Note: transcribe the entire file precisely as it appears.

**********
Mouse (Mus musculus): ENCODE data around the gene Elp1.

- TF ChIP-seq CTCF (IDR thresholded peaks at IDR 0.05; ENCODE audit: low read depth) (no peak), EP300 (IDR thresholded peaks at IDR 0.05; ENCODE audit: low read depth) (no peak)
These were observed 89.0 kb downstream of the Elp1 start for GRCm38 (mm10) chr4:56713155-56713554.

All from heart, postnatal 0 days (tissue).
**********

Mouse (Mus musculus): ENCODE data around the gene Elp1.

- TF ChIP-seq CTCF (IDR thresholded peaks at IDR 0.05; ENCODE audit: low read depth) (no peak), EP300 (IDR thresholded peaks at IDR 0.05; ENCODE audit: low read depth) (no peak)
These were observed 89.0 kb downstream of the Elp1 start for GRCm38 (mm10) chr4:56713155-56713554.

All from heart, postnatal 0 days (tissue).